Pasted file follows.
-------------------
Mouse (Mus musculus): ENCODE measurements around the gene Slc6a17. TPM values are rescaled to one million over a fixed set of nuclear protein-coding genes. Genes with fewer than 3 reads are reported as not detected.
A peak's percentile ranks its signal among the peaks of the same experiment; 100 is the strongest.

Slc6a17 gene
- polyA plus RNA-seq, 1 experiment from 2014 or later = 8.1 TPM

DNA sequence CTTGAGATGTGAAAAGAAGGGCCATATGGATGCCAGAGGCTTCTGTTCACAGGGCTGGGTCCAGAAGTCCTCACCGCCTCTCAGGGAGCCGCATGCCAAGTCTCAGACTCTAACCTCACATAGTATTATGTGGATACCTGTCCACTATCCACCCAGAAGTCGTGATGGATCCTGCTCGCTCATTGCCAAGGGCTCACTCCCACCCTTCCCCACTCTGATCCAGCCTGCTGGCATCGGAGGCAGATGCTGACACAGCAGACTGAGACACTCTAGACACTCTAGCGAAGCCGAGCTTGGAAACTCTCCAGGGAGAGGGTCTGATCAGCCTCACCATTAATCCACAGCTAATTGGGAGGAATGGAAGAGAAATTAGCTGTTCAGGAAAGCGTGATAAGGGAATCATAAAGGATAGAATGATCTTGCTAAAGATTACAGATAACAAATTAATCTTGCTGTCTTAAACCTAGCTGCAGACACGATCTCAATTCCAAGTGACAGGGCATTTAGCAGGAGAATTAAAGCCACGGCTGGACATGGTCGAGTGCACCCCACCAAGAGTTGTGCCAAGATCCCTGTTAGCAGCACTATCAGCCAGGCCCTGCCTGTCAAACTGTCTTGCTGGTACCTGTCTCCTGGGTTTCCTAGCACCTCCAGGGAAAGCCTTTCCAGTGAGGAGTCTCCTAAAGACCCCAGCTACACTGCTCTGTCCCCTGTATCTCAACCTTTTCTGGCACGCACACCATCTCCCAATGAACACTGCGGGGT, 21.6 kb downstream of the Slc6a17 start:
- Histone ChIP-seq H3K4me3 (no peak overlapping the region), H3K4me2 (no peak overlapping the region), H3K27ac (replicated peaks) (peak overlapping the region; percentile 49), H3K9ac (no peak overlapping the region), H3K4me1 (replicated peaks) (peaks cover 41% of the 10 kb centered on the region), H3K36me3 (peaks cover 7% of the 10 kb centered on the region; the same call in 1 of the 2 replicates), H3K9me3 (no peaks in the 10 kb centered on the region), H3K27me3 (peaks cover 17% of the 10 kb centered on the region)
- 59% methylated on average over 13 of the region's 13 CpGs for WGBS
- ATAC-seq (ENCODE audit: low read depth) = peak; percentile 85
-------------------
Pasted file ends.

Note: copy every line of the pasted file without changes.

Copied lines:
Mouse (Mus musculus): ENCODE measurements around the gene Slc6a17. TPM values are rescaled to one million over a fixed set of nuclear protein-coding genes. Genes with fewer than 3 reads are reported as not detected.
A peak's percentile ranks its signal among the peaks of the same experiment; 100 is the strongest.

Slc6a17 gene
- polyA plus RNA-seq, 1 experiment from 2014 or later = 8.1 TPM

DNA sequence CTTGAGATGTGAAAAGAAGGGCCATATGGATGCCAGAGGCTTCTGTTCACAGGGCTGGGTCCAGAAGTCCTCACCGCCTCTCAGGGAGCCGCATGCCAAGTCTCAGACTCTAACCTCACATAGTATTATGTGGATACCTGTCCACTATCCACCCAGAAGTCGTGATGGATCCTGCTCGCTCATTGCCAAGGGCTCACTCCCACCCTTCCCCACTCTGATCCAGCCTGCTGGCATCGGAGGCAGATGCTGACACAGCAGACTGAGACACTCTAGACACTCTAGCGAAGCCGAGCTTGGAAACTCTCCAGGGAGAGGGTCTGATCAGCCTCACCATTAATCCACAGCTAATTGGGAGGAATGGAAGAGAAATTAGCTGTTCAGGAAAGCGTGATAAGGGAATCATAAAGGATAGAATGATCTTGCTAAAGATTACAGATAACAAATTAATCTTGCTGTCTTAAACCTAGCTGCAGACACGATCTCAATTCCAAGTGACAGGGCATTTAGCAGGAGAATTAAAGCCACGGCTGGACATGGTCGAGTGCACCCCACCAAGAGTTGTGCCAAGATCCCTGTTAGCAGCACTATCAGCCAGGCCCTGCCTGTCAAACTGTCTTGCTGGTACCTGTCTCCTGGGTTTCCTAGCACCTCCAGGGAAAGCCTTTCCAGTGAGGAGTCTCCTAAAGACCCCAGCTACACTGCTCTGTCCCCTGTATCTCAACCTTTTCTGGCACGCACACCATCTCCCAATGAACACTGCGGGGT, 21.6 kb downstream of the Slc6a17 start:
- Histone ChIP-seq H3K4me3 (no peak overlapping the region), H3K4me2 (no peak overlapping the region), H3K27ac (replicated peaks) (peak overlapping the region; percentile 49), H3K9ac (no peak overlapping the region), H3K4me1 (replicated peaks) (peaks cover 41% of the 10 kb centered on the region), H3K36me3 (peaks cover 7% of the 10 kb centered on the region; the same call in 1 of the 2 replicates), H3K9me3 (no peaks in the 10 kb centered on the region), H3K27me3 (peaks cover 17% of the 10 kb centered on the region)
- 59% methylated on average over 13 of the region's 13 CpGs for WGBS
- ATAC-seq (ENCODE audit: low read depth) = peak; percentile 85